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Before you dismiss, impose these four disciplinary sanctions instead

by , 10 September 2014
When it comes to employee misconduct, the general rule is that dismissal must be your last resort.

So no matter how angry you are at your employee for doing something wrong, you mustn't jump to dismissing him, especially if the offence isn't too serious.

So what should you do? Should you let him get away with his misconduct?

Not quite.

Here are the four disciplinary sanctions you can impose instead of dismissal.


Impose these four disciplinary sanctions instead of dismissal
 

#1: Reduce a portion of a discretionary bonus

A sanction you can use instead of dismissal is to reduce a portion, or the whole, of a discretionary bonus.

You would normally pay this bonus for merit or productivity or because you've made a profit and want to reward employees.

Just remember that you can only deduct any amounts from an employee's annual bonus or 13th cheque if he agrees to in writing.

#2: Cancel perks

If for example, you give your employee perks like, gym memberships, sports or country club memberships, free holiday accommodation, business trips, the use of company car, etc, you can cancel them.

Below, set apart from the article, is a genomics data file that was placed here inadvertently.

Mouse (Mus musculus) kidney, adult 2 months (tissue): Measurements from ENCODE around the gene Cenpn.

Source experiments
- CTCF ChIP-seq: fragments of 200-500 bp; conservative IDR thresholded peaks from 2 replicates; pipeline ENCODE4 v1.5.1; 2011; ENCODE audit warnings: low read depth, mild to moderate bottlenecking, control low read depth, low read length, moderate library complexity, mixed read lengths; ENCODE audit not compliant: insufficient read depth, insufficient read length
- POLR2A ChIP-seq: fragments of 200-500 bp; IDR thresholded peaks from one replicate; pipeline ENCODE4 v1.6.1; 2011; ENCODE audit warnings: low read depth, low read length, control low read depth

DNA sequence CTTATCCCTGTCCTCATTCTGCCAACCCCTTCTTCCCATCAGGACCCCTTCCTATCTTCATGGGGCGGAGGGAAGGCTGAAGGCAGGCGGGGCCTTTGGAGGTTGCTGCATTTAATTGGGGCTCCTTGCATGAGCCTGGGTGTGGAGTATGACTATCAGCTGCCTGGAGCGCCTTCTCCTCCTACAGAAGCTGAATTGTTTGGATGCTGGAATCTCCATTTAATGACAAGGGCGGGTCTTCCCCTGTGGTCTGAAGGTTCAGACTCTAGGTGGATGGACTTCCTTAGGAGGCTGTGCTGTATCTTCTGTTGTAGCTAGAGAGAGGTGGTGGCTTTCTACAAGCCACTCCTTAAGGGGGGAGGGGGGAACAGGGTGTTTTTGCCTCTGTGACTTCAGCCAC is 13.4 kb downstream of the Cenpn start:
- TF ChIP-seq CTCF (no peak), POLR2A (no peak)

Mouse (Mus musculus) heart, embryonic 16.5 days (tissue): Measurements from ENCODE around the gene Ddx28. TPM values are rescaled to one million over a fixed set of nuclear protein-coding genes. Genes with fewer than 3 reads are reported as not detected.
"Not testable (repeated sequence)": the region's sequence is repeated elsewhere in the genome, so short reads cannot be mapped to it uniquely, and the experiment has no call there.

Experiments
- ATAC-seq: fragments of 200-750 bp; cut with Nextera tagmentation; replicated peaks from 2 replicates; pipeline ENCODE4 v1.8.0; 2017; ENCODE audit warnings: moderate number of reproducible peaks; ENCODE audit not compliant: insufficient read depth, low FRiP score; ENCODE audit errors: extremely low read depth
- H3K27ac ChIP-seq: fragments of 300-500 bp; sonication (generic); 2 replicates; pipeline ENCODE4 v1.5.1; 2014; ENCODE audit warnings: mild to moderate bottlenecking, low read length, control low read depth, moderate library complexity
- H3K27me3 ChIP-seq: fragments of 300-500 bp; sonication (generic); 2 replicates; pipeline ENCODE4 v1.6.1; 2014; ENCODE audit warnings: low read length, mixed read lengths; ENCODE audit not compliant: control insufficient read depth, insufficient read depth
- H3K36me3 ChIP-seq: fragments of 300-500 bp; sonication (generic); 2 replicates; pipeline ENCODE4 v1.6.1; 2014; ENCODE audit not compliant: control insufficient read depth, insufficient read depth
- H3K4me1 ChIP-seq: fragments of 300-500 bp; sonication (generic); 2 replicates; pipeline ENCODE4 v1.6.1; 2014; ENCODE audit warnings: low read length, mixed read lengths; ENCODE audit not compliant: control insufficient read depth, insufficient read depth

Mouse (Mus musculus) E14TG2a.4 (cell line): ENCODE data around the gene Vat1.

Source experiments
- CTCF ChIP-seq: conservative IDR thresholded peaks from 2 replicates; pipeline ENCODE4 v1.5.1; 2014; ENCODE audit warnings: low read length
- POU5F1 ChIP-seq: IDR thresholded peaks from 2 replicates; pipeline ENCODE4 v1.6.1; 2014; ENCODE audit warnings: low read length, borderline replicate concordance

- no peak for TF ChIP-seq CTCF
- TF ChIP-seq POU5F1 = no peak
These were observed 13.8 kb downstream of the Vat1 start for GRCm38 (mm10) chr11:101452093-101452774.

That's not all.

 
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Here are two more disciplinary sanctions you can impose instead of dismissal

#3: Suspension

Punitive suspension is when you use suspension as a sanction or penalty. This will be for serious misconduct and you don't have to pay your employee during his suspension.

Remember, unpaid suspension is illegal unless your employee agrees in writing (Section 34 of the BCEA).

If your employee refuses to accept suspension as an alternative to dismissal, you can dismiss him.

#4: Demotion

A demotion's where you change your employee to a lower rank or status. This can be with or without a reduction in remuneration.

Just like punitive suspension, you'll need your employee to agree, in writing, to a demotion. You also can't reduce your employee's wage or status without his written agreement.

There you have it. Dismissal must be your last resort, impose these disciplinary sanctions instead.

PS: We strongly recommend you check out the "You're Fired!" Your guide to substantive and procedurally fair dismissals. It has all the information you need to make sure your dimissals are legally compliant.


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